Mary C. Mahoney1, Jing Huei Lee2, Wen Jang Chu2, John M. Pearce2, Kim M. Cecil3, Stephen M. Strakowski2, Richard A. Komoroski2
1Radiology, University of Cincinnati, Cincinnati, OH, United States; 2Center for Imaging Research, University of Cincinnati, Cincinnati, OH, United States; 3Radiology, Cincinnati Children's Hospital Medical Center, Cincinnati, OH, United States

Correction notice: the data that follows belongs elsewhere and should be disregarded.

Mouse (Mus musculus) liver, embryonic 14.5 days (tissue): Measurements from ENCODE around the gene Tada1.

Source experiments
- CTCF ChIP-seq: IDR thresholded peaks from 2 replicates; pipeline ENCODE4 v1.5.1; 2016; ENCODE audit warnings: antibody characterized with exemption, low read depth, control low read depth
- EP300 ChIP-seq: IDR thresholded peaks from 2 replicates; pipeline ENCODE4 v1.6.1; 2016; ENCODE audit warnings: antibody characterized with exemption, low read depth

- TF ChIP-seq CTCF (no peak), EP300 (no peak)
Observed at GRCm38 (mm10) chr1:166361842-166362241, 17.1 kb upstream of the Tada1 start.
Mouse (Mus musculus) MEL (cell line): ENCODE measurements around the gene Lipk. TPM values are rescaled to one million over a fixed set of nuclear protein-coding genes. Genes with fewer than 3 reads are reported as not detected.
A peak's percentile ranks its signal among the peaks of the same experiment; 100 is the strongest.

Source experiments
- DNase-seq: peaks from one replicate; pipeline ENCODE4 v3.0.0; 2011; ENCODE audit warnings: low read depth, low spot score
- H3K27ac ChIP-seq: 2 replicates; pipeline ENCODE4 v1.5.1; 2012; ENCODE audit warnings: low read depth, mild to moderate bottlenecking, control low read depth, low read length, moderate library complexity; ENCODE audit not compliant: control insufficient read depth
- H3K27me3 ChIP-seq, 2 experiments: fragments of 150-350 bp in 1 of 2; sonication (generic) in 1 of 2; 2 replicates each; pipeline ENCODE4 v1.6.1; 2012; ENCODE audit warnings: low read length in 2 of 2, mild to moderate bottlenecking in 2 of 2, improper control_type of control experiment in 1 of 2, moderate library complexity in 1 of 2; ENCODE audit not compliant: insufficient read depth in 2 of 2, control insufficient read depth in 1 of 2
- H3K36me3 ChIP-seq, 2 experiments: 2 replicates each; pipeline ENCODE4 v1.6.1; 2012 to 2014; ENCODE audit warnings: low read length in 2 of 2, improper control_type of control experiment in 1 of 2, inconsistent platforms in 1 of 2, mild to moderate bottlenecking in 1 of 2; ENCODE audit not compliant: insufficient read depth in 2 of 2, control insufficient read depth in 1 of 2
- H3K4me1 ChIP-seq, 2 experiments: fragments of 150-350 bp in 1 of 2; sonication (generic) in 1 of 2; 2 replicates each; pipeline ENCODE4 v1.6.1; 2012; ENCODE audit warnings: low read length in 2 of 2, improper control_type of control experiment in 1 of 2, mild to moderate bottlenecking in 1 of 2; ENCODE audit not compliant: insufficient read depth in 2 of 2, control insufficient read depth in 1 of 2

In vivo 1H MRS of breast cancer lesions can detect a signal assigned to total choline (tCho), which arises from a variety of choline-containing metabolites. The contribution of each metabolite to the increased tCho peak in vivo is not known. Here we report in vitro 1H NMR spectroscopy results on fine-needle aspirate (FNA) biopsies of lesions from breast cancer patients, several of whom were also studied by in vivo MRS. Phosphocholine was usually the major metabolite, whereas the contribution of glycerophosphocholine varied substantially, and that of Cho was always minor.